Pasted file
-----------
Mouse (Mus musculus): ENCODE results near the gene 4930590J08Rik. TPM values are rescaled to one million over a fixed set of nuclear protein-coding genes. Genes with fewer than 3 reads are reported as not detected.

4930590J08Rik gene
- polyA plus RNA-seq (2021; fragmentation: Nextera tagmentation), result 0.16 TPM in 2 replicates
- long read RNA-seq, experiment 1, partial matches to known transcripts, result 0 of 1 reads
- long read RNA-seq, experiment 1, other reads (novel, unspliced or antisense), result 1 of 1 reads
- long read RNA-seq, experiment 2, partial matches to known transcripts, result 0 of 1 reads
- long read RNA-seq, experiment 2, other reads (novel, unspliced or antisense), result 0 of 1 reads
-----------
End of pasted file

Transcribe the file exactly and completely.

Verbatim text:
Mouse (Mus musculus): ENCODE results near the gene 4930590J08Rik. TPM values are rescaled to one million over a fixed set of nuclear protein-coding genes. Genes with fewer than 3 reads are reported as not detected.

4930590J08Rik gene
- polyA plus RNA-seq (2021; fragmentation: Nextera tagmentation), result 0.16 TPM in 2 replicates
- long read RNA-seq, experiment 1, partial matches to known transcripts, result 0 of 1 reads
- long read RNA-seq, experiment 1, other reads (novel, unspliced or antisense), result 1 of 1 reads
- long read RNA-seq, experiment 2, partial matches to known transcripts, result 0 of 1 reads
- long read RNA-seq, experiment 2, other reads (novel, unspliced or antisense), result 0 of 1 reads